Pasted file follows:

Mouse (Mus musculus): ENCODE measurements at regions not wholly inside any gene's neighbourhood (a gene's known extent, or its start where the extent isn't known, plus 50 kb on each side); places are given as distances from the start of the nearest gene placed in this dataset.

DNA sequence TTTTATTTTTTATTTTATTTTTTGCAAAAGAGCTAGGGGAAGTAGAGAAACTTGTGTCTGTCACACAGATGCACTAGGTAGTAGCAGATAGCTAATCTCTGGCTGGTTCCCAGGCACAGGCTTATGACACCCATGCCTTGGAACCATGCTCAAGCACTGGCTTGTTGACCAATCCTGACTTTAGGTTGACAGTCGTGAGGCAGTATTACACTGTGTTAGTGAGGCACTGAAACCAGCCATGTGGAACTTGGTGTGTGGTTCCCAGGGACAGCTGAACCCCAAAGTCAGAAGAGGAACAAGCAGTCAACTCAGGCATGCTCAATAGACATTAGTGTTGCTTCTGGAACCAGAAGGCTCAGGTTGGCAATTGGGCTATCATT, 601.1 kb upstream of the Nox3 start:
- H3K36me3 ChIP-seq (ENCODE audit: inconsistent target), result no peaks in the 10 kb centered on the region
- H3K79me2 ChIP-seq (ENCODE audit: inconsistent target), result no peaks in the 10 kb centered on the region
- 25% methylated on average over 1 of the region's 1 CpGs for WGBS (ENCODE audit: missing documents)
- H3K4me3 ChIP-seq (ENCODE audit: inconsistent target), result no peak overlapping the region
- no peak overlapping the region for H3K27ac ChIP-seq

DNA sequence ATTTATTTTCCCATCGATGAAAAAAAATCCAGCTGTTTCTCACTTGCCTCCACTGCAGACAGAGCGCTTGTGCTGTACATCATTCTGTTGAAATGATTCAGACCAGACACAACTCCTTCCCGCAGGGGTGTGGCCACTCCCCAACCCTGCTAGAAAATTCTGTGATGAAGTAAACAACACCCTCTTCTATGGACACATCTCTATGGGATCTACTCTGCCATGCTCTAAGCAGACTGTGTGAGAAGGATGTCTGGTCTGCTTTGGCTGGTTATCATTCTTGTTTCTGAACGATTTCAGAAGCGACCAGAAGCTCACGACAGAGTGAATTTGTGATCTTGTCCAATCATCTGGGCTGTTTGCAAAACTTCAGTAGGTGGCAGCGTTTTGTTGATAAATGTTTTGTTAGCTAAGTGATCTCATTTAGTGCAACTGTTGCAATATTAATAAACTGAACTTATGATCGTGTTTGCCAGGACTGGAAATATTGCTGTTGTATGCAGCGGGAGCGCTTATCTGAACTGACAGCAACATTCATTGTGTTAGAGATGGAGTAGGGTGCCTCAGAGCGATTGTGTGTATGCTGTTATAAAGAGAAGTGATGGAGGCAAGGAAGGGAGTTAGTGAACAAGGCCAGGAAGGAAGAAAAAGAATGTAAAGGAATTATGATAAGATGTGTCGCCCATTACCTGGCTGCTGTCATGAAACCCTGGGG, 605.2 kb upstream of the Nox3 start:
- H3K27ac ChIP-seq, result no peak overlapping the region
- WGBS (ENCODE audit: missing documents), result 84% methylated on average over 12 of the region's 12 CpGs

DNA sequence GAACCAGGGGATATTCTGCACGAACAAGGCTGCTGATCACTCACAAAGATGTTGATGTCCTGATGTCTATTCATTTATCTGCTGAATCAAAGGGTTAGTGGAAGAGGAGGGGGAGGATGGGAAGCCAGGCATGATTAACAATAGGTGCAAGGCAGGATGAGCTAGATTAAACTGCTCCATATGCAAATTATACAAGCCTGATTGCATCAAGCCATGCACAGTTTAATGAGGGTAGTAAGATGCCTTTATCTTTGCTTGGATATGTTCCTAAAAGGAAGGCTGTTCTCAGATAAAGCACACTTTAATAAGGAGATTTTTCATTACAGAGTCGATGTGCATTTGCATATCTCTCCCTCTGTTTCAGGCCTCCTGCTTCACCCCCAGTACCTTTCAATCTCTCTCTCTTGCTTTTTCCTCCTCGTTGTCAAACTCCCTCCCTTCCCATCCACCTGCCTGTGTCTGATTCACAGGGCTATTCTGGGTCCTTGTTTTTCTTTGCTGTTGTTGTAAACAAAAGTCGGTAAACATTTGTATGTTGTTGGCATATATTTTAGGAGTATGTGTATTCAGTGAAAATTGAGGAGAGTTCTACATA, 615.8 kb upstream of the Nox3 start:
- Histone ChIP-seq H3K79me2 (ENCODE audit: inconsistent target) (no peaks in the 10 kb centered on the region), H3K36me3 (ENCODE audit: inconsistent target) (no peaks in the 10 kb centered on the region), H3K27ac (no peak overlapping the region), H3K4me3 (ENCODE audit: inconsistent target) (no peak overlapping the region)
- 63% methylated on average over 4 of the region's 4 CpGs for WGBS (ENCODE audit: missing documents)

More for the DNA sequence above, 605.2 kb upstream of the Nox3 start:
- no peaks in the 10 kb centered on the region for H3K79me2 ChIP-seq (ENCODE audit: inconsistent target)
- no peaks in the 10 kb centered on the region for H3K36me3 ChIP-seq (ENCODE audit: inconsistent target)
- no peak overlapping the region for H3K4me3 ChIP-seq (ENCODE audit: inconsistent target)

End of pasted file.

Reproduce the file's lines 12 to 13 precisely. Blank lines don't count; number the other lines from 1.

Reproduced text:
- Histone ChIP-seq H3K79me2 (ENCODE audit: inconsistent target) (no peaks in the 10 kb centered on the region), H3K36me3 (ENCODE audit: inconsistent target) (no peaks in the 10 kb centered on the region), H3K27ac (no peak overlapping the region), H3K4me3 (ENCODE audit: inconsistent target) (no peak overlapping the region)
- 63% methylated on average over 4 of the region's 4 CpGs for WGBS (ENCODE audit: missing documents)